What happens when there is clear science supporting a specific health intervention, but large-scale program implementation raises questions about its application? This was the core question during a debate on Undetectable = Untransmittable (U=U) at the Southern African HIV Clinicians Society 2018 conference held in Johannesburg, South Africa, from October 24-27, 2018.
Yes: U=U is appropriate for Africa
Dr. Annemarie Wensing from the University Medical Center Utrecht took the “yes” position and reviewed the evidence on U=U. This includes four clinical studies which found no HIV transmissions after more than 150,000 condomless sex acts among serodiscordant couples where the HIV-positive partner was virally suppressed. Having an undetectable viral load does imply regular viral load monitoring, she said, and it is important to be clear about the threshold for an undetectable viral load (the studies used viral loads of between 50-200 copies/mL).
U=U is appropriate for Africa, Dr. Wensing said. “It empowers people living with HIV and takes away the fear of infecting other people. It restores the human right of stress-free sexual intercourse and supports the right to care, the right to knowledge, and the right to sex.”
Dr. Wensing made a call to three specific groups, requesting healthcare workers to diminish the fear of HIV and lower stigma by providing information to people living with HIV and their partners about U=U and to act on viral load results, health officials to ensure regular and reliable viral load monitoring, and people living with HIV to be activists, demanding viral load testing and knowing their viral load status.
No: U=U is too simplistic for a southern African context
Dr. Graeme Meintjes from the University of Cape Town took the “no” position on U=U. He also reviewed the evidence on U=U and agreed with Dr. Wensing that the evidence is clear regarding virtually no risk of HIV transmission when people living with HIV are virally suppressed. The studies show that U=U is appropriate messaging for individuals with good adherence and frequent viral load monitoring, he said.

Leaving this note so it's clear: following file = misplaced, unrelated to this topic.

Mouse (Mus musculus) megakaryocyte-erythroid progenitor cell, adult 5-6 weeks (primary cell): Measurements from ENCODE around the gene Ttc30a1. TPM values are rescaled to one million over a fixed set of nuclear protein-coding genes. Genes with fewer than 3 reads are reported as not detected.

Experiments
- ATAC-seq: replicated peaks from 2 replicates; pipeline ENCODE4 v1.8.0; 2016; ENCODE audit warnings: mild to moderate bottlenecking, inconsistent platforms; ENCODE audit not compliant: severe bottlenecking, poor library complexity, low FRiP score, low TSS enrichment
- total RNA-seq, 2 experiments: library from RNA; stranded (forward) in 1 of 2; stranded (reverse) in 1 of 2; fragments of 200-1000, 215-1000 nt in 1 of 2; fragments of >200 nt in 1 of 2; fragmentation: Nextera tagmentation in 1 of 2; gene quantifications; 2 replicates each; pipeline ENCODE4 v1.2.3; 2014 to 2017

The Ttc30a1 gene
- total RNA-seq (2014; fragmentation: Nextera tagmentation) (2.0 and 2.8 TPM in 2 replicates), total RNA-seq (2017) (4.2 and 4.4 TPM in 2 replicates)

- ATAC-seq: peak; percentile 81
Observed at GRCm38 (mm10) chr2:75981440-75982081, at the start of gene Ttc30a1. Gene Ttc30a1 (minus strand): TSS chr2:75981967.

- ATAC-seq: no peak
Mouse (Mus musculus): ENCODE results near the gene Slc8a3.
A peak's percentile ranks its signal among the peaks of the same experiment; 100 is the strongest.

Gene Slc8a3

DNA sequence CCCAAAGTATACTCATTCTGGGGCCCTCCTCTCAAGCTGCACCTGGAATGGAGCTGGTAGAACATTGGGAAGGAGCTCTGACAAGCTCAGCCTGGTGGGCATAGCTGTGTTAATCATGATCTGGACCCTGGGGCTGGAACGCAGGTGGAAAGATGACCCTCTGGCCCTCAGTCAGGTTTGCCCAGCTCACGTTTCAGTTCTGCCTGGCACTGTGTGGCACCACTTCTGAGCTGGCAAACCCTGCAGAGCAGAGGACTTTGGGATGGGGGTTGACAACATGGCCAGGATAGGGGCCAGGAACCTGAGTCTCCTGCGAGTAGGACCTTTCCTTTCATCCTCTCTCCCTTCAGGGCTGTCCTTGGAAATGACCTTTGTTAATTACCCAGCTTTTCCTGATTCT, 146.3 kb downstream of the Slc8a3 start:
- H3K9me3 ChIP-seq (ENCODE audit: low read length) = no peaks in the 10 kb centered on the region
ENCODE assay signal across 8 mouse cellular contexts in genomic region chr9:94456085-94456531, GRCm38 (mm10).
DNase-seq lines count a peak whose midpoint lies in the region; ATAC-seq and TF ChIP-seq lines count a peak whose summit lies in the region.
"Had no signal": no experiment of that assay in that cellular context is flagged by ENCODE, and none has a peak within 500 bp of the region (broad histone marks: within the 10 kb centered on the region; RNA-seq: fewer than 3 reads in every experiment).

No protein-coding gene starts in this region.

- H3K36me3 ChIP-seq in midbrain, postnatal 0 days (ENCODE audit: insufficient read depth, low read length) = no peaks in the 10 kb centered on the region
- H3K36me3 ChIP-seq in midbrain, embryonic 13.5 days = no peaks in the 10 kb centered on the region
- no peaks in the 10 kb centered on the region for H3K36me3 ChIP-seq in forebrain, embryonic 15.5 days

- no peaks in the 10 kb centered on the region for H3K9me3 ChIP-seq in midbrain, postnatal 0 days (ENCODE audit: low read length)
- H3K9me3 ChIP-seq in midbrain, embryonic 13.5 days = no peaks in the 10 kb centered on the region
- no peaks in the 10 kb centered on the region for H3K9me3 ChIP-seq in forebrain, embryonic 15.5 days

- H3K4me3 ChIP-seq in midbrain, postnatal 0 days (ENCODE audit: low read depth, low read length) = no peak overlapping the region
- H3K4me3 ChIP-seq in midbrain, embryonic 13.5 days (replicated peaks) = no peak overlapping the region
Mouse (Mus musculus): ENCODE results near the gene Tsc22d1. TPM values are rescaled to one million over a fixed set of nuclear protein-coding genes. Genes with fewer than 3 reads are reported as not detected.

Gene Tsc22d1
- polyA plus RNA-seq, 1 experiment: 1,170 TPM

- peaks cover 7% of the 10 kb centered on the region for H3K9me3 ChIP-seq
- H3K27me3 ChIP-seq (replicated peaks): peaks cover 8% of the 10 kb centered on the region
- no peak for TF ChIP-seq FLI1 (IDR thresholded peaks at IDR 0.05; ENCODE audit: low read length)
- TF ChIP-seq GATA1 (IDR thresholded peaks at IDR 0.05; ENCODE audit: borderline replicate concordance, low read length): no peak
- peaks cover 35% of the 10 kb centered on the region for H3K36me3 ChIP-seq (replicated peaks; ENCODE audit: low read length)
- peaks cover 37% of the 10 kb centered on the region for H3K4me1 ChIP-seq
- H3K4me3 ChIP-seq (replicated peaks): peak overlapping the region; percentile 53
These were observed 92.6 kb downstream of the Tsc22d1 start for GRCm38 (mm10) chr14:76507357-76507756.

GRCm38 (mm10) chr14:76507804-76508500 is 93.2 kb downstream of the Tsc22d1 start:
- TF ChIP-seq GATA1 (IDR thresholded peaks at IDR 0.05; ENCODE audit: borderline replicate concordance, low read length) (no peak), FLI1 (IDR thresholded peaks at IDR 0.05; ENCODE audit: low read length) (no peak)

However, Dr. Meintjes stated that U=U is not so simple in a complex context such as South Africa’s large-scale ART program, with four million people on treatment and plans to reach all eight million people living with HIV in the country. He raised a number of challenges related to client behavior and program implementation, using evidence from ART program implementation in Khayelitsha in South Africa. These include:
Client disengagement from care and ARV stockouts increase the risk of resistance, adding complexity to the messaging that should be provided, Dr. Meintjes said. “Sharing information on U=U should be on an individual level based on assessment of a client’s treatment history and a couple’s risk.”
Q&A and comments from the audience
The Q&A session following the presentations from each perspective raised issues such as:
There are no easy answers to these questions, but the willingness to tackle tough issues and engage in discussion based on evidence and program experience bode well for the upcoming three days of the conference.